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Rescooped by Leigh Hildyard from Geography Education
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Gendered Differences in Development

Gendered Differences in Development | Gender and Protection | Scoop.it

Being a woman can be much more difficult, based on where you live. 

 


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Rescooped by Leigh Hildyard from Gender & Protection in East Africa
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Integrating gender in livestock projects and programs

Integrating gender in livestock projects and programs | Gender and Protection | Scoop.it

Evidence from several African countries suggests that female farmers are as efficient as male farmers, but are less productive because they are denied equal access to productive inputs and human capital. If their access to these inputs were at par with men’s access, total agricultural output in these countries could increase by up to 30% and increase agricultural output by up to 4%.

 

Integrating gender in programs, policies and projects thus aims to reduce gender disparities and enhance women’s participation in the economic development and their empowerment.

 

In 2012, the International Livestock Research Institute (ILRI) adopted a gender strategy to guide the integration of gender in its work. The purpose of this manual is to provide operational guidance to ILRI staff and partners on how to integrate gender into the project cycle in accordance with the gender strategy.

The need for this manual arises both from the evidence that gender plays an important role in determining economic growth, poverty reduction, and development effectiveness, and from the less-than-systematic integration of gender concerns into livestock projects and programs.

 

The manual is organized into two main sections. The first section covers the key concepts of gender, the rationale for gender mainstreaming in livestock development projects and programs and raises the key issues in gender and
livestock development. The second section covers the integration of gender into the project cycle, from problem and context analysis, project design, implementation, monitoring and evaluation.


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Rescooped by Leigh Hildyard from Gender & Protection in East Africa
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The Little Data Book on Gender 2013

This handy pocket guide is a quick reference for users interested in gender statistics. The book presents gender-disaggregated data for more than 200 economies in an easy country-by-country reference on demography, education, health, labor force, political participation and the Millennium Development Goals. The book’s summary pages cover regional and income group aggregates.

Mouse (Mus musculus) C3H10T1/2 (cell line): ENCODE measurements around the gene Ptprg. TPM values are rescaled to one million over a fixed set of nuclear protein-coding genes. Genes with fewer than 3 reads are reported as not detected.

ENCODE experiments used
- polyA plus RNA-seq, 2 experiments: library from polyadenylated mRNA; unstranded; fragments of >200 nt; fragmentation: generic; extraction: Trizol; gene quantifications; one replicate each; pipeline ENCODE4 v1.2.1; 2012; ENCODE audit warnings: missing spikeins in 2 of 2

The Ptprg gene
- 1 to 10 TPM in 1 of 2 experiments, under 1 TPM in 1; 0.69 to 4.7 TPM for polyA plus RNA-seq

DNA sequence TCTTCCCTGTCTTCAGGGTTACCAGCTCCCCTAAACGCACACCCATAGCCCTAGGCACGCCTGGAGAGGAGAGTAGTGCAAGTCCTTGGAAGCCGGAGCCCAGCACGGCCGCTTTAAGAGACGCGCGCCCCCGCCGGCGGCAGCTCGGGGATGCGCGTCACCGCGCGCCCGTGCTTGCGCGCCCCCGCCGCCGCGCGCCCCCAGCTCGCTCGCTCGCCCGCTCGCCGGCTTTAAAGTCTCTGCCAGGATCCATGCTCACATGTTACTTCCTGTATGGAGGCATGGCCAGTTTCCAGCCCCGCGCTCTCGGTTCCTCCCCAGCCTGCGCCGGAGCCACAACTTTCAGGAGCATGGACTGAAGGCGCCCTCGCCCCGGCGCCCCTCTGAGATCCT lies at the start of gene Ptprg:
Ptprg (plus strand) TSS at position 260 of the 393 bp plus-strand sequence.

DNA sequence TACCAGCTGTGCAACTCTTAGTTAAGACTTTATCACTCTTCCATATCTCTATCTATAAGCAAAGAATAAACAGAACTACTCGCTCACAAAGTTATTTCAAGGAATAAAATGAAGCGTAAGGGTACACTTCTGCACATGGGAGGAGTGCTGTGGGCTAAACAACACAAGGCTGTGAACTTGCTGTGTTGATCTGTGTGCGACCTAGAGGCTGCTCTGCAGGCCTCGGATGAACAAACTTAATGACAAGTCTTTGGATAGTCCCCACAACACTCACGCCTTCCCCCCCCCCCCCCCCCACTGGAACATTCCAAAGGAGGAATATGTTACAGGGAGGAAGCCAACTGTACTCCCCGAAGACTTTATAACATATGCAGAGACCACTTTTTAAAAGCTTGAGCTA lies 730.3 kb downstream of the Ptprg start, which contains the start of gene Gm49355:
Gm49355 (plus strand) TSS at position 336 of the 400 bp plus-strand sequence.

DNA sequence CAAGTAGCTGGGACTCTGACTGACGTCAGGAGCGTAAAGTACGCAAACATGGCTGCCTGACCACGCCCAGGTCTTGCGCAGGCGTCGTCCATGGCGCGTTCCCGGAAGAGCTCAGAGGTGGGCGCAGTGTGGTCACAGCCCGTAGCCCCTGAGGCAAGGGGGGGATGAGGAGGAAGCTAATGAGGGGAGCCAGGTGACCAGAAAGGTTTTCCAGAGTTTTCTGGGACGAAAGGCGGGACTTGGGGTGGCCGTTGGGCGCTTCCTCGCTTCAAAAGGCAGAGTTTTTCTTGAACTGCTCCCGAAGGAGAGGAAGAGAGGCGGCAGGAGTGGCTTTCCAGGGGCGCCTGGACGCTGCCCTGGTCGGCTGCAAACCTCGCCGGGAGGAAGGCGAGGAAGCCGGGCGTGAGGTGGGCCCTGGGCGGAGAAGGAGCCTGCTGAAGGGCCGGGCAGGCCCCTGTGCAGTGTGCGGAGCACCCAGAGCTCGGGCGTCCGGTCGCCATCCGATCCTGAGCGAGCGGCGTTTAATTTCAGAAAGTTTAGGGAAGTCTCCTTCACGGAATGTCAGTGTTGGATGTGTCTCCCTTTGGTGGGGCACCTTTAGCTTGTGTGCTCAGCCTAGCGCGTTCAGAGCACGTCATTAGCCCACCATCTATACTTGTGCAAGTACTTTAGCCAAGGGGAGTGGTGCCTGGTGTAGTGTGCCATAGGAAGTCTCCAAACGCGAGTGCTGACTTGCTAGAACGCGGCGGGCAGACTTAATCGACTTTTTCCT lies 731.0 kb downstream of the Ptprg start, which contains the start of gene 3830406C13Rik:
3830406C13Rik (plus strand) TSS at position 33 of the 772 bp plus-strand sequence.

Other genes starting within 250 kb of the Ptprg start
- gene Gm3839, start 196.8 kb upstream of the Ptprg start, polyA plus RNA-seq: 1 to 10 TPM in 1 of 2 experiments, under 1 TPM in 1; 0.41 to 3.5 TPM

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Rescooped by Leigh Hildyard from Gender & Protection in East Africa
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DRC | Women's agenda is key to stabilising Eastern Congo

DRC | Women's agenda is key to stabilising Eastern Congo | Gender and Protection | Scoop.it

 

...The recent peace process for the Great Lakes has been, thus far, disappointing in terms of providing for visible participation by women stakeholders, and explicitly addressing vital women's rights issues. Indeed, other than a reference to the use of sexual violence and other serious violations as weapons of war, the Peace Security and Cooperation (PSC) Framework does not explicitly address women's protection needs nor does it include measures to secure their participation over the course of its implementation.

 

Failing to change course could come at a huge cost. Measures that directly address the protection needs of women represent precisely the kind of urgent reforms that are needed to stabilise the region. By more aggressively pursuing the Women Peace and Security Agenda, peacemakers can have a strategic entry point from which to push for progress in areas that have historically resisted reform, particularly in the governance, security and justice sectors.

Widespread insecurity in eastern DRC persists in part because of a prevailing culture of predation and exploitation by the Congolese army and police, in addition to the utter absence of state authority and rampant impunity for those responsible for the commission of past and on-going serious crimes. Responding to women's protection needs involves measures that tackle these very issues.

 

The inclusion of women's voices in the formulation of stabilization measures serves to directly link peace-builders to realities on the ground. Women also represent an important constituency that can hold implementing actors of the PSC Framework accountable...


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Rescooped by Leigh Hildyard from Gender Based Violence
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Managing Gender-based Violence Programmes in Emergencies

Managing Gender-based Violence Programmes in Emergencies | Gender and Protection | Scoop.it

I am going to go through this e-course to gain a deeper understanding of issues of gender-based violence. 

 

 


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Rescooped by Leigh Hildyard from green infographics
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ONE | INFOGRAPHIC: Closing the gender gap in land rights

ONE | INFOGRAPHIC: Closing the gender gap in land rights | Gender and Protection | Scoop.it

Although women play an indispensable role in the rural economy, they face severe constraints in accessing the agricultural assets and services they need to maximize their production. It has become increasingly clear that there is a “gender gap” in resources such as land, technology, and extension services; that the gap imposes costs not only on women but also on the broader economy and society; and that closing the gap would improve agricultural productivity and reduce hunger and poverty. Oft-cited statistics from a recent FAO report focus on the gains that could be made if women had equal access to non-land resources. In light of evidence that secure rights to land for women can increase agricultural productivity and confer other household benefits, we at Landesa think it is critical to consider what additional gains could be made if women had equal access to one of the most important assets to agricultural households: land.